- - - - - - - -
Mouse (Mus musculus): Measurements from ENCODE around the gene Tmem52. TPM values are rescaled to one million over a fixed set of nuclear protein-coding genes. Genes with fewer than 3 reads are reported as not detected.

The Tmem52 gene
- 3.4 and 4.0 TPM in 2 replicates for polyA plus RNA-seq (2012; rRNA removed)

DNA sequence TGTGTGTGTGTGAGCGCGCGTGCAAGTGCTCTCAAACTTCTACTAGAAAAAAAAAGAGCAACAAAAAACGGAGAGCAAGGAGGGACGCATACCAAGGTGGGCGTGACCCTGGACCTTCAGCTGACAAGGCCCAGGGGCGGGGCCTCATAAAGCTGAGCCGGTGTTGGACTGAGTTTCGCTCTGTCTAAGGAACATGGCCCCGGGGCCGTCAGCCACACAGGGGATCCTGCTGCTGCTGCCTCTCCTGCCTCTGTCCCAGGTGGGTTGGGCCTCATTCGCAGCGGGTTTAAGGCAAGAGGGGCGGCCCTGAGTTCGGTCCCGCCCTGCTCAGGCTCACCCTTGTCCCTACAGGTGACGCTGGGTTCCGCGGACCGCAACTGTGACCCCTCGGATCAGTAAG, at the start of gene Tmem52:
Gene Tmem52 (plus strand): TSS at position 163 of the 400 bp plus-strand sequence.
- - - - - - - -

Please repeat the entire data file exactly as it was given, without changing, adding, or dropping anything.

Mouse (Mus musculus): Measurements from ENCODE around the gene Tmem52. TPM values are rescaled to one million over a fixed set of nuclear protein-coding genes. Genes with fewer than 3 reads are reported as not detected.

The Tmem52 gene
- 3.4 and 4.0 TPM in 2 replicates for polyA plus RNA-seq (2012; rRNA removed)

DNA sequence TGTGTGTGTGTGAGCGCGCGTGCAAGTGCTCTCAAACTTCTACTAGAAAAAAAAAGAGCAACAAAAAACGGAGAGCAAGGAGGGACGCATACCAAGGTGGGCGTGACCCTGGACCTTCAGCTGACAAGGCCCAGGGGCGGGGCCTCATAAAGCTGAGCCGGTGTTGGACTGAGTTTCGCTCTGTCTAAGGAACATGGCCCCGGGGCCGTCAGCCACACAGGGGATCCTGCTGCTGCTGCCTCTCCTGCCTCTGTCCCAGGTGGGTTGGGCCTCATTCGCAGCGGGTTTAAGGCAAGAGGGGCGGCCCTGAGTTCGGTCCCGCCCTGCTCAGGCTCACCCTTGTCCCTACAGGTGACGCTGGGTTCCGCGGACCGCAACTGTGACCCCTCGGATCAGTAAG, at the start of gene Tmem52:
Gene Tmem52 (plus strand): TSS at position 163 of the 400 bp plus-strand sequence.